Bring back the DIY movement and start with your own Linux servers.
It wasn't very long ago that we lived in a society where it was a given that average people would do things themselves. There was a built-in assumption that you would perform basic repairs on household items, do general maintenance and repairs on your car, mow your lawn, cook your food and patch your clothes. The items around you reflected this assumption with visible and easy-to-access screws, spare buttons sewn on the bottom of shirts and user-replaceable parts.
Through the years though, culture has changed toward one more focused on convenience. The microeconomic idea of "opportunity cost" (an idea that you can assign value to each course of action and weigh it against alternative actions you didn't take) has resulted in many people who earn a reasonable wage concluding that they should do almost nothing themselves.
The typical thinking goes like this: if my hourly wage is higher than the hourly cost of a landscaping service, even though that landscaping service costs me money, it's still cheaper than if I mowed my own lawn, because I could somehow be earning my hourly wage doing something else. This same calculation ends up justifying oil-change and landscaping services, microwave TV dinners and replacing items when they break instead of repairing them yourself. The result has been a switch to a service-oriented economy, with the advent of cheaper, more disposable items that hide their screws and vehicles that are all but hermetically sealed under the hood.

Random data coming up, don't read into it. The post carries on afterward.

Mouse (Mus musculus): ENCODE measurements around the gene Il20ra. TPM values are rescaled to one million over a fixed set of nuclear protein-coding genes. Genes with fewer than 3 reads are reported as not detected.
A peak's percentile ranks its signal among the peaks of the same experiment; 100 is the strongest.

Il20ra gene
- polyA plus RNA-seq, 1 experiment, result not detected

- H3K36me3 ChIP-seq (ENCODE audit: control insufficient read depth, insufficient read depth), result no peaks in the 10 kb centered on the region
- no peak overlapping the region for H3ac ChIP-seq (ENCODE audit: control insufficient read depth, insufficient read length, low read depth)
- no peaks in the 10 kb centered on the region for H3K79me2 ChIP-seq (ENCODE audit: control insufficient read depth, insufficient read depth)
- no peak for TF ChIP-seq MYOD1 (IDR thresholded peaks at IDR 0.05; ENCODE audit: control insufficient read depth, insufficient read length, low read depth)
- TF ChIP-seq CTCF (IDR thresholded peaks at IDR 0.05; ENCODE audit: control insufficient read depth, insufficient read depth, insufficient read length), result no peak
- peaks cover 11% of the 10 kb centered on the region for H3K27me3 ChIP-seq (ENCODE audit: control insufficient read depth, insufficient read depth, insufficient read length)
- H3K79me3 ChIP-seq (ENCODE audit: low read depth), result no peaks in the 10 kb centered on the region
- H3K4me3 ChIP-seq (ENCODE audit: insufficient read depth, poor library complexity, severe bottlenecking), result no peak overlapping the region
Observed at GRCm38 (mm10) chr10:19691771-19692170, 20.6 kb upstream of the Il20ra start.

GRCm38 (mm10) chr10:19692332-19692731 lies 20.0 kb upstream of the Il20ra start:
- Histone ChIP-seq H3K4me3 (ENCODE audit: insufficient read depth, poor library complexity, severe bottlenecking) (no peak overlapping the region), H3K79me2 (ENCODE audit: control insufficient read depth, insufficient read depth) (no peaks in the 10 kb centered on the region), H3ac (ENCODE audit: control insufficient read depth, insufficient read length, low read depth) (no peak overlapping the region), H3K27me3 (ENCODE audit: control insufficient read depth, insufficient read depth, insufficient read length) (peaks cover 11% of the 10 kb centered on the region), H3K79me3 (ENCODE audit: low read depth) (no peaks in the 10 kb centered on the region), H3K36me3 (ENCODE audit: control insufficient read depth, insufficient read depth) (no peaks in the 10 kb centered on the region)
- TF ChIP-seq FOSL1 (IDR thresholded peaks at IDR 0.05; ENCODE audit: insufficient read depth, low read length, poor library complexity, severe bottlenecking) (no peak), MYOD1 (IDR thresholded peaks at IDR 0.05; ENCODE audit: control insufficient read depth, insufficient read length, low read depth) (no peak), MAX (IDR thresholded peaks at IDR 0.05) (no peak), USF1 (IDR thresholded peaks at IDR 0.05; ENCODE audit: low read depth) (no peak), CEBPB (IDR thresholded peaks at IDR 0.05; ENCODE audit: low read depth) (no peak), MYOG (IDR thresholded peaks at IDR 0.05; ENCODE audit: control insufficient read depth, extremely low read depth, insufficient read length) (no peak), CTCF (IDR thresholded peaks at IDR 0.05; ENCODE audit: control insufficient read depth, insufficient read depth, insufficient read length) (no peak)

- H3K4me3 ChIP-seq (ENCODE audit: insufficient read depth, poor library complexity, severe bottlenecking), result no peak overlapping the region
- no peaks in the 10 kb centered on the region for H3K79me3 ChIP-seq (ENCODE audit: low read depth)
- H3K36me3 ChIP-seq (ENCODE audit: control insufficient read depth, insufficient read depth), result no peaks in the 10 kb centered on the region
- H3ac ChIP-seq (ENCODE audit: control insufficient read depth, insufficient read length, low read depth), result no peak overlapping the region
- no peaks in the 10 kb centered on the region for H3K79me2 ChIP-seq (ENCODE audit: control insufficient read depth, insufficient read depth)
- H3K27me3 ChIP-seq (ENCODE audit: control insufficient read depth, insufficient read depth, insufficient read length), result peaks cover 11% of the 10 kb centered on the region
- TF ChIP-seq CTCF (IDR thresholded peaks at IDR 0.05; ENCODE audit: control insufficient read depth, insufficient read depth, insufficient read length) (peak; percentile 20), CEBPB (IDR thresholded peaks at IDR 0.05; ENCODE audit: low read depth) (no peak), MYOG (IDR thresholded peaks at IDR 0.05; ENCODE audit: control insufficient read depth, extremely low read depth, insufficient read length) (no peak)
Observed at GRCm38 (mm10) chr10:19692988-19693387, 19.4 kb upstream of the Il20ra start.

This same convenience culture has found its way into technology, with entrepreneurs in Silicon Valley wracking their brains to think of some new service they could invent to do some new task for you. Linux and the Open Source movement overall is one of the few places where you can still find this do-it-yourself ethos in place.
When referring to proprietary software, Linux users used to say "You wouldn't buy a car with the hood welded shut!" With Linux, you can poke under the hood and see exactly how the system is running. The metaphorical screws are exposed, and you can take the software apart and repair it yourself if you are so inclined. Yet to be honest, so many people these days would buy a car with the hood welded shut. They also are fine with buying computers and software that are metaphorically welded shut all justified by convenience and opportunity cost.